You might ask, what is the point of using pointers since there is no support for pointer arithmetic. The main benefit you get from pointers is that passing a variable to a function as a pointer (we can call that by reference) does not discard any changes you make to the value of that variable inside that function when the function returns. There exist times where you want that functionality because it simplifies your code, but the price you pay for that simplicity is being extra careful with what you do with a pointer variable. Remember that slices are passed to functions without the need to use a pointer—it is Go that passes the pointer to the underlying array of a slice and there is no way to change that behavior.

Apart from reasons of simplicity, there exist three more reasons for using pointers:

  • Pointers allow you to share data between functions. However, when sharing data between functions and goroutines, you should be extra careful with race condition issues.
  • Pointers are also very handy when you want to tell the difference between the zero value of a variable and a value that is not set (nil). This is particularly useful with structures because pointers (and therefore pointers to structures, which are fully covered in the next chapter), can have the nil value, which means that you can compare a pointer to a structure with the nil value, which is not allowed for normal structure variables.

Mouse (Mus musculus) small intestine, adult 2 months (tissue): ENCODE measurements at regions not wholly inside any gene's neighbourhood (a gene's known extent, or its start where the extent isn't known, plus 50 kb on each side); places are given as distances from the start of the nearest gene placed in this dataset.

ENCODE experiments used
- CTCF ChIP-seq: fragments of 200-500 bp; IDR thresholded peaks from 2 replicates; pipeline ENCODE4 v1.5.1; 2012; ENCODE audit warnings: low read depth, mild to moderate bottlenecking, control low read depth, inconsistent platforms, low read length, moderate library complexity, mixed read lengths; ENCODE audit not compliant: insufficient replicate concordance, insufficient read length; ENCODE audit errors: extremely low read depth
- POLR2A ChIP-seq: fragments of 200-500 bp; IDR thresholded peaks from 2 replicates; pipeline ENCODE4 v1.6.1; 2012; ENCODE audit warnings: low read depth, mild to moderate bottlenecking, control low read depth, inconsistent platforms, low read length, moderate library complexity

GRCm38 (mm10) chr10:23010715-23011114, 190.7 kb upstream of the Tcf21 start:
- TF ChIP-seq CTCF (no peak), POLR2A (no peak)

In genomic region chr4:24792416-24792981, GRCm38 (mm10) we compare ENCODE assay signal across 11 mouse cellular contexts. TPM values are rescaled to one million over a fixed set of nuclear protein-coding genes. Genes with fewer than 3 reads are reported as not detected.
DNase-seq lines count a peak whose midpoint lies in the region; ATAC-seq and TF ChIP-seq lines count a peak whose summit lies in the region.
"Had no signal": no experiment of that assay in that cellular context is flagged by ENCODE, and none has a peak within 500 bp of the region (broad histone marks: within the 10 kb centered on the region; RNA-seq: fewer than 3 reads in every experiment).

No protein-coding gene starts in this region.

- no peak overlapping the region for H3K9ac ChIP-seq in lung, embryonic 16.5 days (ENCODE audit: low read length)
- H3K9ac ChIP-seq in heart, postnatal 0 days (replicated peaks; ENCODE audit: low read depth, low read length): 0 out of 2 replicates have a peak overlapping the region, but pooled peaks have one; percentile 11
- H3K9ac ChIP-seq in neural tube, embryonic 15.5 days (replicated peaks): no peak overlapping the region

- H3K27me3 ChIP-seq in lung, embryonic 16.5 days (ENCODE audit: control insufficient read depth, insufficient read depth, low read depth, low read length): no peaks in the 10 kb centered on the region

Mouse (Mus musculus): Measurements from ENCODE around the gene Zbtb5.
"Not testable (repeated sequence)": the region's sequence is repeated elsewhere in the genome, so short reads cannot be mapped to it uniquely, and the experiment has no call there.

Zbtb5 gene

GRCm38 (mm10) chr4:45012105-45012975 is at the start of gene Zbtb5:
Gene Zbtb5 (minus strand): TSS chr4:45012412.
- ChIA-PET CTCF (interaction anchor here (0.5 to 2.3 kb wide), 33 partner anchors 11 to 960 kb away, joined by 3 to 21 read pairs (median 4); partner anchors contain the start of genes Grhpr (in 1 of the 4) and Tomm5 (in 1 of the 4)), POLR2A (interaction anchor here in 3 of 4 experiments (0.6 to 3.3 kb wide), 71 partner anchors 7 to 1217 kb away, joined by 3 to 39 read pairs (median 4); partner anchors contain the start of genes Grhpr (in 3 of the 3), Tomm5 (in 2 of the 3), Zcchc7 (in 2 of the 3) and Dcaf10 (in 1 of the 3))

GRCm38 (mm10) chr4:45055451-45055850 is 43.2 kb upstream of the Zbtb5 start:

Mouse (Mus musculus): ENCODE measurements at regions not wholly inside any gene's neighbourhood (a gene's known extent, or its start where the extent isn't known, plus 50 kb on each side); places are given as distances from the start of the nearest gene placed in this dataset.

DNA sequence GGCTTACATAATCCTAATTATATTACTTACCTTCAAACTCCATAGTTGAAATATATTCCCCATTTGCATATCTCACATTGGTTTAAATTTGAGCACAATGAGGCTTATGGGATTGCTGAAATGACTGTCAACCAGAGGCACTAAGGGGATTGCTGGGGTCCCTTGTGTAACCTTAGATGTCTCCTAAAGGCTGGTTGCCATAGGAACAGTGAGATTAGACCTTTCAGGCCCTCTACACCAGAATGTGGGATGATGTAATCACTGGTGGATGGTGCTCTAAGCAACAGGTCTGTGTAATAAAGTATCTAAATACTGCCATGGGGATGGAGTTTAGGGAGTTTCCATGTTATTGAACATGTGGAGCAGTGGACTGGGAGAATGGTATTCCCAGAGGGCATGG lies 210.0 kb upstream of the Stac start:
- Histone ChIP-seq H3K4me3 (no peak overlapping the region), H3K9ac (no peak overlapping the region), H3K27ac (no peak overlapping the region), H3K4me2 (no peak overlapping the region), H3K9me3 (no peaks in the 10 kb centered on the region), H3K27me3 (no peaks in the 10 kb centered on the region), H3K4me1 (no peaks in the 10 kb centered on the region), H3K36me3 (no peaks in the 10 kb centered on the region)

• Having support for pointers and, more specifically, pointers to structures allows Go to support data structures such as linked lists and binary trees, which are widely used in computer science. Therefore, you are allowed to define a structure field of a Node structure as Next *Node, which is a pointer to another Node structure. Without pointers, this would have been difficult to implement and may be too slow.

The following code illustrates how you can use pointers in Go—create a text file named pointers.go and type the presented code.

package main
import "fmt"
type aStructure struct {
    field1 complex128
    field2 int

This is a structure with two fields named field1 and field2.

func processPointer(x *float64) {
    *x = *x * *x

This is a function that gets a pointer to a float64 variable as input. As we are using a pointer, all changes to the function parameter inside the function are persistent. Additionally, there is no need to return something.

func returnPointer(x float64) *float64 {
    temp := 2 * x
    return &temp